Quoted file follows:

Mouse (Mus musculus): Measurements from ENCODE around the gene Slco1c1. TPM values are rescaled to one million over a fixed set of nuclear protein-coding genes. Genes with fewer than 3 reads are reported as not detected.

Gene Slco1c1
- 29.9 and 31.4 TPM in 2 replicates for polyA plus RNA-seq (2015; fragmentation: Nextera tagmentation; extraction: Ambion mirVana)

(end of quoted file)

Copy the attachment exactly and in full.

Mouse (Mus musculus): Measurements from ENCODE around the gene Slco1c1. TPM values are rescaled to one million over a fixed set of nuclear protein-coding genes. Genes with fewer than 3 reads are reported as not detected.

Gene Slco1c1
- 29.9 and 31.4 TPM in 2 replicates for polyA plus RNA-seq (2015; fragmentation: Nextera tagmentation; extraction: Ambion mirVana)